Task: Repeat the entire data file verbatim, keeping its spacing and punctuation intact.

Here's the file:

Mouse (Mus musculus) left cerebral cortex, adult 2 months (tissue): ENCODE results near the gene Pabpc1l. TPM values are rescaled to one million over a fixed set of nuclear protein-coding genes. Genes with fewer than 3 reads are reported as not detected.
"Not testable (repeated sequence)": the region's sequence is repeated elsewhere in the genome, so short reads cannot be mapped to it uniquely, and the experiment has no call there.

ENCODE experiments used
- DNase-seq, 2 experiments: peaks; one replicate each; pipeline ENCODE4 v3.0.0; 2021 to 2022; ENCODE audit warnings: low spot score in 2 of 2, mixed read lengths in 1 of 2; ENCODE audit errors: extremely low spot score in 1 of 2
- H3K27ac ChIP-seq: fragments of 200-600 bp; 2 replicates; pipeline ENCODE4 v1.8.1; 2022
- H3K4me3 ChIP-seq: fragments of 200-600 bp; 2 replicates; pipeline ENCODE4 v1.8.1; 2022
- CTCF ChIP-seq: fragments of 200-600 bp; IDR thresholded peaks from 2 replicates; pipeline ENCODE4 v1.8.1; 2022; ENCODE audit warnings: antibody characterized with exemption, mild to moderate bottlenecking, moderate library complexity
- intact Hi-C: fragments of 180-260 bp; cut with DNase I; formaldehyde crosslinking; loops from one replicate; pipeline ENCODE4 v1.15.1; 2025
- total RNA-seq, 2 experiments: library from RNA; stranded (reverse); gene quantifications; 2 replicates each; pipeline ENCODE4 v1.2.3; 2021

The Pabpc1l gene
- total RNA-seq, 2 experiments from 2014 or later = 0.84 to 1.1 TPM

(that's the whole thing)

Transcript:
Mouse (Mus musculus) left cerebral cortex, adult 2 months (tissue): ENCODE results near the gene Pabpc1l. TPM values are rescaled to one million over a fixed set of nuclear protein-coding genes. Genes with fewer than 3 reads are reported as not detected.
"Not testable (repeated sequence)": the region's sequence is repeated elsewhere in the genome, so short reads cannot be mapped to it uniquely, and the experiment has no call there.

ENCODE experiments used
- DNase-seq, 2 experiments: peaks; one replicate each; pipeline ENCODE4 v3.0.0; 2021 to 2022; ENCODE audit warnings: low spot score in 2 of 2, mixed read lengths in 1 of 2; ENCODE audit errors: extremely low spot score in 1 of 2
- H3K27ac ChIP-seq: fragments of 200-600 bp; 2 replicates; pipeline ENCODE4 v1.8.1; 2022
- H3K4me3 ChIP-seq: fragments of 200-600 bp; 2 replicates; pipeline ENCODE4 v1.8.1; 2022
- CTCF ChIP-seq: fragments of 200-600 bp; IDR thresholded peaks from 2 replicates; pipeline ENCODE4 v1.8.1; 2022; ENCODE audit warnings: antibody characterized with exemption, mild to moderate bottlenecking, moderate library complexity
- intact Hi-C: fragments of 180-260 bp; cut with DNase I; formaldehyde crosslinking; loops from one replicate; pipeline ENCODE4 v1.15.1; 2025
- total RNA-seq, 2 experiments: library from RNA; stranded (reverse); gene quantifications; 2 replicates each; pipeline ENCODE4 v1.2.3; 2021

The Pabpc1l gene
- total RNA-seq, 2 experiments from 2014 or later = 0.84 to 1.1 TPM